Trump supporters love him for telling it like it is. But so does the Trump-hating media because many of his statements, particularly his Tweets, leave him open to be bashed.
It used to be blame it on Bush, but for the past two years it has been blame it on Trump. It’s a wonder Trump hasn’t been blamed for Hurricane Harvey or the current Midwest floods. Much of the blame Trump has brought on himself because, simply put, he suffers from a seemingly incurable case of foot-in-mouth disease.
The Democrats and the media blame Trump’s rhetoric for dividing this country and accuse him of embracing white nationalists. They have continued to jump on his statement, “You also had some very fine people on both sides” in response to the August 2017 riots in Charlottesville, Virginia. To its shame, a biased media chose to ignore the statement Trump had made just moments before:
“I’ve condemned neo-Nazis. I’ve condemned many different groups, but not all of those people were neo-Nazis, believe me. Not all of those people were white supremacists by any stretch.”
If you recall, a neo-Nazi group held an unauthorized rally in Charlottesville to protest the removal of a Robert E. Lee statue. On the first day they clashed with University of Virginia students. On the second day they were attacked by an anti-Facist group. Later that day, a self-identified White Nationalist drove his car into a crowd supporting the statue removal, killing a woman.
There were many people in Charlottesville on both sides of the statue issue who came to demonstrate peacefully and who did not participate in the rioting. It was those people that Trump was referring to as fine people. But the media twisted his words around so as to make it appear that he supported the neo-Nazis and White Nationalism.
Now we come to the bloody massacre of 50 worshipers at two mosques in Christchurch, New Zealand. The shooter was an Australian far-right nutjob who wrote a 74-page manifesto in which he asked himself, “Is there a particular person that radicalised you the most?” His answer:
“Yes, the person that has influenced me above all was Candace Owens… Each time she spoke I was stunned by her insights and her own views helped push me further and further into the belief of violence over meekness.”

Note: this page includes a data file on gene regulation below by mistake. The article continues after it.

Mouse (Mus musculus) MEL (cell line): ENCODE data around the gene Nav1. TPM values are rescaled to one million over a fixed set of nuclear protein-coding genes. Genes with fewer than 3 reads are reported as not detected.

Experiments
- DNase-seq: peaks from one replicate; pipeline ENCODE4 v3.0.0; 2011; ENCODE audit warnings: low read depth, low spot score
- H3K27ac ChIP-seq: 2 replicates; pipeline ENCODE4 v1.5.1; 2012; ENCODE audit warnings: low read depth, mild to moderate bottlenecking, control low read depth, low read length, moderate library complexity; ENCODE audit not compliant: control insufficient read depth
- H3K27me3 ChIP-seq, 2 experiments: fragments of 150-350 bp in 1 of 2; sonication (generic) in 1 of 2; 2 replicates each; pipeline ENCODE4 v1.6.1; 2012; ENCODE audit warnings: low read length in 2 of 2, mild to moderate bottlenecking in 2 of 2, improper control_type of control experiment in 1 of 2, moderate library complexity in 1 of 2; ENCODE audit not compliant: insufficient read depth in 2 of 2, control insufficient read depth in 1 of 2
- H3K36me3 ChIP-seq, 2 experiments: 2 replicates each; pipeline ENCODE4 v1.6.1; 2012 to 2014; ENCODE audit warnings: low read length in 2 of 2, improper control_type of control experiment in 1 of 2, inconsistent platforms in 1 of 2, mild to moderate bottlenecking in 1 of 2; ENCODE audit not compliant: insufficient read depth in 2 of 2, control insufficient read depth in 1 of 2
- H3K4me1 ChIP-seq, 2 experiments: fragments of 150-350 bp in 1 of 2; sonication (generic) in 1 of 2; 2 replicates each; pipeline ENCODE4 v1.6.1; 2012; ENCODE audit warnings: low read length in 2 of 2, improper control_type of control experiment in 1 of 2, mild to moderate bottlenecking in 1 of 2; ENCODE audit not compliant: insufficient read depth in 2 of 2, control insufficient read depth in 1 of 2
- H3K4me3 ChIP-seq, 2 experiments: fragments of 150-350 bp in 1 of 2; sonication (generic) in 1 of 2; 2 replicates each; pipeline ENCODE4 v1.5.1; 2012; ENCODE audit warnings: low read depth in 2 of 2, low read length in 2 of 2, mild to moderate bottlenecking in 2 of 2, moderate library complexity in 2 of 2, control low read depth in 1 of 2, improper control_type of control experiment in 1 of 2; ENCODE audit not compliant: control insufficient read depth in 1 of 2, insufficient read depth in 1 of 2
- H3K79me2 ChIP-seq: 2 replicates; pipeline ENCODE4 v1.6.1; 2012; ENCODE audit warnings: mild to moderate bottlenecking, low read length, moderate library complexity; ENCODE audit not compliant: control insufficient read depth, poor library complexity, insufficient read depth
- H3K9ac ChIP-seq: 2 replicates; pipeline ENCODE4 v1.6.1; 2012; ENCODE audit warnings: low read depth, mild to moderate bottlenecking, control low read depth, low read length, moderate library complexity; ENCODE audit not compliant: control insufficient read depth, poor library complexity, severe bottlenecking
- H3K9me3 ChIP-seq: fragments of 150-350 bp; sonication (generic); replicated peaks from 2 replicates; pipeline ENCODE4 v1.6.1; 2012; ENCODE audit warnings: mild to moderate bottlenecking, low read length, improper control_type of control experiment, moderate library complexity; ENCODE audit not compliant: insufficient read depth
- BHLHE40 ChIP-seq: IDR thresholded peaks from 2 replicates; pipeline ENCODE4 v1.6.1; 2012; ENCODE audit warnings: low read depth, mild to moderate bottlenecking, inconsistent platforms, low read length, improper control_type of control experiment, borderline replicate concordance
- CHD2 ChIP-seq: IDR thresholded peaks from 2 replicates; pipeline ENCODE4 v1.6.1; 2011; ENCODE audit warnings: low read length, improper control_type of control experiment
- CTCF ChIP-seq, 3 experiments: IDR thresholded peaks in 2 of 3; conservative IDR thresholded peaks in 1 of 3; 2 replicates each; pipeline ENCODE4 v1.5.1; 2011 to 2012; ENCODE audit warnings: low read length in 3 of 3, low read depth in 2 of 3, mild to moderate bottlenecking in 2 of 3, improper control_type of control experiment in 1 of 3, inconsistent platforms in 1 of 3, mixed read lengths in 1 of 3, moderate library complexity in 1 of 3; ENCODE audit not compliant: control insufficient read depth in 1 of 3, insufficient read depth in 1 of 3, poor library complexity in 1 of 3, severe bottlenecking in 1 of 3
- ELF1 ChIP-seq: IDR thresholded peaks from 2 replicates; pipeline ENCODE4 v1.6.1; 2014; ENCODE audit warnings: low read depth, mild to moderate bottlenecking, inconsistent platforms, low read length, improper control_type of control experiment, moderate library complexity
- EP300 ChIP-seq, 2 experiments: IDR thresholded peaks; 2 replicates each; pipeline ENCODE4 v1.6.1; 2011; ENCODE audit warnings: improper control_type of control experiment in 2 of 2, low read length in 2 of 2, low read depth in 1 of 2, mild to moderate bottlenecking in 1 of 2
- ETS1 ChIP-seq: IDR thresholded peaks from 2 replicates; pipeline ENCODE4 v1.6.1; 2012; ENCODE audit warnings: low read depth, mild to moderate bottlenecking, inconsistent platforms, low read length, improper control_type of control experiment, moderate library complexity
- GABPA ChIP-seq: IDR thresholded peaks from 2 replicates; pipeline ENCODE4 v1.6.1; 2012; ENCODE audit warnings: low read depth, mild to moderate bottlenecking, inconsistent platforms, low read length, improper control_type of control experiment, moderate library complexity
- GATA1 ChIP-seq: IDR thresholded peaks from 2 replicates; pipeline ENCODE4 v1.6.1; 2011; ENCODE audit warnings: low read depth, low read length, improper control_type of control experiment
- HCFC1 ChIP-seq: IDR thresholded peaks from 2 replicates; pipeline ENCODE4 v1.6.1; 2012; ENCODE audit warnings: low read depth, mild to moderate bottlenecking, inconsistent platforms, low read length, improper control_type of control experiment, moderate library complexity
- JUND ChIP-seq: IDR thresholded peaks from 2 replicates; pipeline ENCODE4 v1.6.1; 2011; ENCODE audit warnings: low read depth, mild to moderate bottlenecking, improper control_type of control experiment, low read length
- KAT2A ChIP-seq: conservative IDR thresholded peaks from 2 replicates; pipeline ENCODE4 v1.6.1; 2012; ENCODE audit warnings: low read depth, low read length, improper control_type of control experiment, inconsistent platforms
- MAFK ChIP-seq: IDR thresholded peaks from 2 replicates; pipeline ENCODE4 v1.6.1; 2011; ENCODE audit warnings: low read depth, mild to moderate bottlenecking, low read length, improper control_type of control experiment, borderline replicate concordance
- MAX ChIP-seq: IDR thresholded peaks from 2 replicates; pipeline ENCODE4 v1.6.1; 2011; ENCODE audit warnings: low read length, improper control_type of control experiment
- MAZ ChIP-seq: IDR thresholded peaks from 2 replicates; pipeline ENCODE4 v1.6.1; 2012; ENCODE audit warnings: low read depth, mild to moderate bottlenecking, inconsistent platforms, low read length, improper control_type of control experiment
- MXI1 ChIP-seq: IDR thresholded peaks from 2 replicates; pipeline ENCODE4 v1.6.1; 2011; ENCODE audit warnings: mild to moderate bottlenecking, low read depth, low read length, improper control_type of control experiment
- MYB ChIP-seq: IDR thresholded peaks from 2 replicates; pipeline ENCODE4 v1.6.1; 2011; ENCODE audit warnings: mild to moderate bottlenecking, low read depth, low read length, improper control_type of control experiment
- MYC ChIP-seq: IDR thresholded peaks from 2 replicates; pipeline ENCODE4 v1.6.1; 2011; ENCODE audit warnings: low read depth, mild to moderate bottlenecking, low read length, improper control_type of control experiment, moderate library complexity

Candace Owens is an African-American conservative commentator and activist. She is also a strong supporter of Trump.
In the manifesto the shooter said he was inspired to go on his killing spree by Anders Behring Breivik, the right-wing extremist who shot dead 77 people at a Norwegian youth camp in 2011.
The shooter also referred to Trump in the manifesto as a “symbol of white supremacy,” and said he was motivated by the “far-right extremism” he saw in the United States. That’s all it took for Democrats and the media to blame Trump.
The Democrats and the Media say that Trump’s divisive rhetoric on immigration and his ban on Muslim immigrants encourages the far right to turn to violence and they hold that rhetoric responsible for the New Zealand mosque massacres.
Trump did not help himself when responding to questions about the mosque shootings. When asked by a reporter if he sees an increase in white nationalism, Trump said: “I don’t really. I think its a small group of people.”
While it seems that White Nationalism is on the rise, it is nothing new. The KKK is a white supremacist and nationalism group. Back when I was a cop, white nationalist groups were known as the Christian Identity movement, the most prominent group being based in Idaho. And it has always been and continues to be, as Trump said, a small group of people.
Trump is no more responsible for the mosque shootings than he is responsible for Hurricane Harvey. The only person responsible for the shootings in Christchurch is the shooter! Trump is not responsible and even Candace Owens is not responsible.
Unfortunately for Trump, he seems to be suffering from a bad case of foot-in-mouth disease which seems to be incurable since it has been evident starting with his 2016 campaign for the presidency. If he would only put his brain in gear before putting his mouth in motion, he would not leave himself open to the hatred spewed against him by the Democrats and the media.
As I said before, the Trump- haters love him as much for telling it like it is as do his supporters. And Trump’s base, an estimated 35 percent of the electorate, should not delude itself on how he got elected president. What got Trump over the top was that many voters like myself, voted against Hillary Clinton and not for Trump.